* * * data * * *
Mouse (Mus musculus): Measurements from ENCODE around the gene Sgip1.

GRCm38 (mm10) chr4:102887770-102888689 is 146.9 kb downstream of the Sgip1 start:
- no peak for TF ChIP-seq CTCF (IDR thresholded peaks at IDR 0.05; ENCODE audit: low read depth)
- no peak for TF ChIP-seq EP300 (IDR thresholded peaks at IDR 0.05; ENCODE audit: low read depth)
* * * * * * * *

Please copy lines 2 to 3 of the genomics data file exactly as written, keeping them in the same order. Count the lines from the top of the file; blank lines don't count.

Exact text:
GRCm38 (mm10) chr4:102887770-102888689 is 146.9 kb downstream of the Sgip1 start:
- no peak for TF ChIP-seq CTCF (IDR thresholded peaks at IDR 0.05; ENCODE audit: low read depth)